ISSUE 22 • MARCH 2012

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Suspended Operations Makeup Time Deadline

Suspended operations makeup time policy requires that overtime eligible professional and classified staff who choose to make up hours missed during suspended operations do so within 90 days of the instance of suspended operations.

The University’s Seattle campus suspended operations from January 18-20; the last day to make up time for hours missed is April 19. If the time is not made up, the employee must apply appropriate available leave or take leave without pay to cover the absence. OWLS timekeepers for UW Bothell and UW Tacoma should be sure to document the dates on which operations were suspended at those campuses and apply the 90 day makeup rule accordingly.

For specific instructions on calendar entries, refer to the OWLS User Guide suspended operations webpage.

Extending a Probationary or Trial Service Period

All contract-classified and classified non-union employees new to the UW will serve a probationary period; classified staff who transfer or promote to other classified jobs within the UW will serve a trial service period. The civil service rules and most of the labor contracts include provisions for leave use during these periods, but also require that the end date of the probationary period or the trial service period be extended by the amount of time used.

Before a probationary or trial service period can be extended, it first must be entered in the OWLS record; if a probationary period is not entered, errors could occur, potentially causing overpayments. When leave is used during the probationary period, the timekeeper must manually extend the probationary period end date in OWLS.

The extension of the probationary period or trial service period is entered in the OWLS profile tab and is calculated as described below:

WFSE/SEIU 925/ SEIU 1199/WSNA contract classified staff: Any paid or unpaid leave used within the probationary or trial service period extends the period for an amount of time equal to the leave. Weekends and holidays count in the calculation.

Classified non-union staff & IBU: Only LWOP and shared leave use extend the probationary or trial service period.

All other bargaining units: Check the contract.

Extension Examples for WFSE / SEIU 925 / SEIU 1199 / WSNA Contracts

Example 1:
An employee uses sick leave on Tuesday and returns to work on Wednesday. The timekeeper should extend the probationary period or trial service period end date by 1 day.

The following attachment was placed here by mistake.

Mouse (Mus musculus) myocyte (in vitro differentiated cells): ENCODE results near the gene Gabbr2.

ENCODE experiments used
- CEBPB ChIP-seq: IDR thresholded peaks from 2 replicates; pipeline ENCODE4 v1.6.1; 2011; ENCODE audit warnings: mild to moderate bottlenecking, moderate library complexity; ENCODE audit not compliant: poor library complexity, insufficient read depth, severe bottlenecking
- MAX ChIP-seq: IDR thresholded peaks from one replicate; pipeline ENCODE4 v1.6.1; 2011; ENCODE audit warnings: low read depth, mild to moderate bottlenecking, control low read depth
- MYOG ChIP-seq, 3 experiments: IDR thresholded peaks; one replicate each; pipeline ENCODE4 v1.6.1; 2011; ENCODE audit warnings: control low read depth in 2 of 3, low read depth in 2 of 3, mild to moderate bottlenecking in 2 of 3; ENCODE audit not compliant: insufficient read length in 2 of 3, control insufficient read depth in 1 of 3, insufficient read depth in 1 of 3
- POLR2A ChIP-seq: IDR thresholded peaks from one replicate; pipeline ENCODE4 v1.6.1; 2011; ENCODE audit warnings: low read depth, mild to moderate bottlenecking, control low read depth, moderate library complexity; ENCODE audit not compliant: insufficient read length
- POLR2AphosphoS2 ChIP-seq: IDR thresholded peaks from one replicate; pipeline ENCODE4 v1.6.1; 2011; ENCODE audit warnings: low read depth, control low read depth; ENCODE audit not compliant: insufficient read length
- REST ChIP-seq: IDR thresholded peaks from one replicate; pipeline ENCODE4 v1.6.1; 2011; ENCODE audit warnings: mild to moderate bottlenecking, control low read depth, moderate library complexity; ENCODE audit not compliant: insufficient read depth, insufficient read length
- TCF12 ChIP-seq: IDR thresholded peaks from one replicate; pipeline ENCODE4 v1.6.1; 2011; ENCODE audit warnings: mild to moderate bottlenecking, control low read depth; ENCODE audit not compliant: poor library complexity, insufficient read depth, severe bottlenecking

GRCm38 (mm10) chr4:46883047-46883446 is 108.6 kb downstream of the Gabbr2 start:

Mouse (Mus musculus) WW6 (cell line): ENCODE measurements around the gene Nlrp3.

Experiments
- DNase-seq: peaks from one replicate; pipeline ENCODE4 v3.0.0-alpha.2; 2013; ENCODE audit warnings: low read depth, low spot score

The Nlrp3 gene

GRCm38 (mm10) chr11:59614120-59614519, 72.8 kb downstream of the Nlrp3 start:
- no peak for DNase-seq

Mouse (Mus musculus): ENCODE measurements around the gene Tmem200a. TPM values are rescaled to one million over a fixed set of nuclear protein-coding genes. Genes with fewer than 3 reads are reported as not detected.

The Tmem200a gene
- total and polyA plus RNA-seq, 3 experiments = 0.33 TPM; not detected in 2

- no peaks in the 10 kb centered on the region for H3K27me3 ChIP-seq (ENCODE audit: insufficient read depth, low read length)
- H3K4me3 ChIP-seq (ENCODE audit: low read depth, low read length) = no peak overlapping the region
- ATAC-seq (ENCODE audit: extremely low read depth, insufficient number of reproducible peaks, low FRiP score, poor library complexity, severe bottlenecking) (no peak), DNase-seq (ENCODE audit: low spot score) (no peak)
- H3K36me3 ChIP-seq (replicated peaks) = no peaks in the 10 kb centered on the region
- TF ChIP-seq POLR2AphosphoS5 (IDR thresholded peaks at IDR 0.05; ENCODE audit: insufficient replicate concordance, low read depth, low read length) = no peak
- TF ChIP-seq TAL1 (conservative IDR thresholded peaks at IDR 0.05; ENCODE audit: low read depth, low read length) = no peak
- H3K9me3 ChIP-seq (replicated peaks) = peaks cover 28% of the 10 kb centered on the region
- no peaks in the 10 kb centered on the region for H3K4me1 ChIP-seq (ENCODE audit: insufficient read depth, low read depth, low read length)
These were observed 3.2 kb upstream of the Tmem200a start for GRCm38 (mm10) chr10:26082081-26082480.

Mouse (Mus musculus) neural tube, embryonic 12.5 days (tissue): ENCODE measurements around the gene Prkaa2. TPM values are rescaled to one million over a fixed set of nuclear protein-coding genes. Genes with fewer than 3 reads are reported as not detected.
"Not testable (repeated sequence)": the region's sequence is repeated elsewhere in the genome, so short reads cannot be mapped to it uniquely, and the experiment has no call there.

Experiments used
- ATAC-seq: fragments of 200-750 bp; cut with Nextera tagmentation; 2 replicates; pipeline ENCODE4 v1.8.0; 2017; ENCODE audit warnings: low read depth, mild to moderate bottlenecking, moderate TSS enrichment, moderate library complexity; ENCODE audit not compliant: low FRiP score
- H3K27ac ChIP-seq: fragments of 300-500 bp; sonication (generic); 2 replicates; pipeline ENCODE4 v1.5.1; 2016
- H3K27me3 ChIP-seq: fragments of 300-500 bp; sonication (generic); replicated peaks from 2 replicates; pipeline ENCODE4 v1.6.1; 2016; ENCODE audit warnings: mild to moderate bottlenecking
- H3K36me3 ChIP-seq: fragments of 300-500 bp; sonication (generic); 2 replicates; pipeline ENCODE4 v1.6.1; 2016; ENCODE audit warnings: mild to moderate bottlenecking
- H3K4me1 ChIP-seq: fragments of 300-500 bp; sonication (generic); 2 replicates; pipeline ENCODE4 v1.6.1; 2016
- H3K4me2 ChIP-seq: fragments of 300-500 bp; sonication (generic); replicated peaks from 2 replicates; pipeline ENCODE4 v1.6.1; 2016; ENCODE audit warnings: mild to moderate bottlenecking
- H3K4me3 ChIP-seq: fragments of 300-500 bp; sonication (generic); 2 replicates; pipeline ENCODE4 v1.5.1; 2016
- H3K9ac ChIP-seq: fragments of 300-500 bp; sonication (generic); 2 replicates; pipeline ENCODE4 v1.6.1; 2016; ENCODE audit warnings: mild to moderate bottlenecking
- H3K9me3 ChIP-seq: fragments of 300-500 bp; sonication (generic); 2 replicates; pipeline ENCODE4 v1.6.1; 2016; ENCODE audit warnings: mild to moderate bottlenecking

Example 2:
An employee takes a day of LWOP on Friday and returns to work on Monday. The timekeeper should extend the probationary period or trial service period end date by 3 days (Fri, Sat, Sun).

Example 3:
An employee uses shared leave on Friday before a Monday holiday and returns to work on Tuesday. The timekeeper should extend the probationary period or trial service period end date by 4 days (Fri, Sat, Sun, Mon).

Chicken Soup for the Timekeeper

The Event: Wednesday 4:57 p.m. The phone rings. A frantic timekeeper says that he had forgotten to delete a shared leave balance when he ended the employee’s record and staying at work to fix the error would surely cause him to miss his bus. We told him that most errors can be fixed and to call us in the morning.

Thursday 7:58 a.m. The phone rings. The timekeeper made his bus and goes on to tell us that the employee hadn’t used any shared leave for months and believed that it had to be removed. We confirmed that the employee's record had been incorrectly ended with a balance of shared leave.

The Resolution: When this happens, HR reviews the health care provider information received from the employee to determine if the employee is eligible to maintain the shared leave hours to use at a future date. In some cases, as in this example, the shared leave balance must be returned to the donor(s), a process completed by HR.

The Takeaway: Don’t end a record with a shared leave balance. If an employee has shared leave hours that have not been used for 30 consecutive days, please contact AskOWLS before you end the record and include the name and EID of the employee.


The Myth: Employees appointed to a Fixed Duration Appointment (FDA) can use annual leave within the first six months of employment.

Busted! While it is true that employees appointed to a FDA do not serve a “probationary period,” they must complete six months of service before becoming eligible to use or be paid for annual leave. Because OWLS does not calculate this six month period for FDAs, we recommend using the “probationary period” field in OWLS to enter the six month service period as a workaround.

Like a probationary period, any paid or unpaid leave used requires that the timekeeper extend the end date of this period. Please review the OWLS User Guide for detailed instructions.

Human Resources Administration, Box 354554, Seattle, WA 98105
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